Now, let's focus on the other factor that makes the coming epidemic inevitable: Lack of universal health care.
Now, you'll say that this is "socialism", perhaps. But
this is important. Universal coverage is the only way to prevent reservoirs of disease from lingering in the population, reservoirs which can mutate and explode into epidemics that kill insured as well as uninsured. The 1918 flu epidemic is a classic example, which killed 20 to 40 million people and depressed the average lifespan of Americans by 10 years as well as killing tens of thousands of healthy young American soldiers in Europe (more died of the Spanish Influenza than died of German bullets!), but any serious disease which is allowed to linger in the population due to lack of universal health care can mutate that way.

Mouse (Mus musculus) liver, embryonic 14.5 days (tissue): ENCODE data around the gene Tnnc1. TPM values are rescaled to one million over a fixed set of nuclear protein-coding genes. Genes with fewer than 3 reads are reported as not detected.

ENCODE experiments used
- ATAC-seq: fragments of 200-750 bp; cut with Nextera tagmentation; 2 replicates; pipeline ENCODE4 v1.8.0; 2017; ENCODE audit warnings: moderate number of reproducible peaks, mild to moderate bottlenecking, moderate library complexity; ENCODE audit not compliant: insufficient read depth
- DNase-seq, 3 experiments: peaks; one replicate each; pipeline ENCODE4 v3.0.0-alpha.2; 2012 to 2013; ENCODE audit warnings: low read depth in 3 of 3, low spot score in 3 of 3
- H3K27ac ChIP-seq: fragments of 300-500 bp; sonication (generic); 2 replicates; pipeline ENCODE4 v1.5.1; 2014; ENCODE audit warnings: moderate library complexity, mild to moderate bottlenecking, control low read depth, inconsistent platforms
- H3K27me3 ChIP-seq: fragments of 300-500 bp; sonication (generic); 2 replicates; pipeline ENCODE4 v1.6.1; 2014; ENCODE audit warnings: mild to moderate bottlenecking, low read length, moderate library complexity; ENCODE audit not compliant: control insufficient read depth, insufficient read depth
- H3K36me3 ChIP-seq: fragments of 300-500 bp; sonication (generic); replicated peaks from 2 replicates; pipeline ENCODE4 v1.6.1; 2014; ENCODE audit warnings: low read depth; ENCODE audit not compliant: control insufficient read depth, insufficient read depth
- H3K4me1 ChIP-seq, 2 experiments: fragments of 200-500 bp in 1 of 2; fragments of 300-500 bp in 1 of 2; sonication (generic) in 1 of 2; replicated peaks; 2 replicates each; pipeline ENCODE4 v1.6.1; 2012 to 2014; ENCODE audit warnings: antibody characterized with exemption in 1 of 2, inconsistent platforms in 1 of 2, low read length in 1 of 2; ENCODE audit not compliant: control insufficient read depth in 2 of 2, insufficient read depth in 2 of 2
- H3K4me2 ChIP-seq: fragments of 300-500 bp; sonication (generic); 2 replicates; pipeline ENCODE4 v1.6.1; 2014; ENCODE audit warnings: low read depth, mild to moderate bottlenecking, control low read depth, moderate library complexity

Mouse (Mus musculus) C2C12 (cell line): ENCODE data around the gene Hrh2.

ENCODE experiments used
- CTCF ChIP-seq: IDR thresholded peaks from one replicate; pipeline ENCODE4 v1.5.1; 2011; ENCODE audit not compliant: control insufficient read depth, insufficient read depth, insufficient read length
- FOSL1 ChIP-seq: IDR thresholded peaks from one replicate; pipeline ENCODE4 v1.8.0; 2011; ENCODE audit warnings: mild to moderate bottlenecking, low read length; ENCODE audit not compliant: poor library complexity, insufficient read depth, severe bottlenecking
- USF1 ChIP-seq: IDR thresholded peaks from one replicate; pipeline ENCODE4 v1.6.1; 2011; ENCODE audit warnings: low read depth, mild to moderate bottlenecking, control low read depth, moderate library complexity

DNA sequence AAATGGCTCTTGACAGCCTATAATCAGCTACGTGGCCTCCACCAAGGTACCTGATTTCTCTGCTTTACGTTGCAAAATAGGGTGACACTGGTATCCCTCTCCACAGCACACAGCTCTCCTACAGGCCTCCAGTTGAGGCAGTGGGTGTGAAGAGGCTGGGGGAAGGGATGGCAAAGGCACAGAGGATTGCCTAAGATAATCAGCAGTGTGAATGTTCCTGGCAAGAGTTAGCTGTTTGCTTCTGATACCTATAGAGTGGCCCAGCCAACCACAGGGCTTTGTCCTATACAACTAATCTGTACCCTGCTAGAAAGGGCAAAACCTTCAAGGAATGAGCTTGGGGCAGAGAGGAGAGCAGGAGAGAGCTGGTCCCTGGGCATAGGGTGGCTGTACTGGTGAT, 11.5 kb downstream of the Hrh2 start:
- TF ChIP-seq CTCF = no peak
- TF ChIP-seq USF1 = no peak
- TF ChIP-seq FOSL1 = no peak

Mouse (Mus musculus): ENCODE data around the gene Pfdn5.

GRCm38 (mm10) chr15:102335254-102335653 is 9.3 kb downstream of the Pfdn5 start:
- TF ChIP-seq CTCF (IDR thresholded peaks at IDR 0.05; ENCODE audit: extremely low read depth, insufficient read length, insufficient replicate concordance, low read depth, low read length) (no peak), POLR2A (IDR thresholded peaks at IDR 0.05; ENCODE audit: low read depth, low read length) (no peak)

For example, there is a new strain of TB slowly spreading that is resistant to any known antibiotic. TB is normally easy to treat, but by failing to have universal coverage, a reservoir of TB infection has been allowed to linger in the population, and it is slowly mutating. It will take just one more mutation to make it as virulent as it is antibiotic-resistant and we’ll have a TB epidemic to match any in history—a TB epidemic that will affect rich as well as poor, insured as well as uninsured. That is the cost of lack of universal health care —- epidemics that kill millions of, including those who do have access to health care. Universal health care doesn't just benefit Jose' and Latrice. It benefits me too, because I'm just as likely to get sick and die as Jose' and Latrice if lack of universal health care brings on the coming epidemic.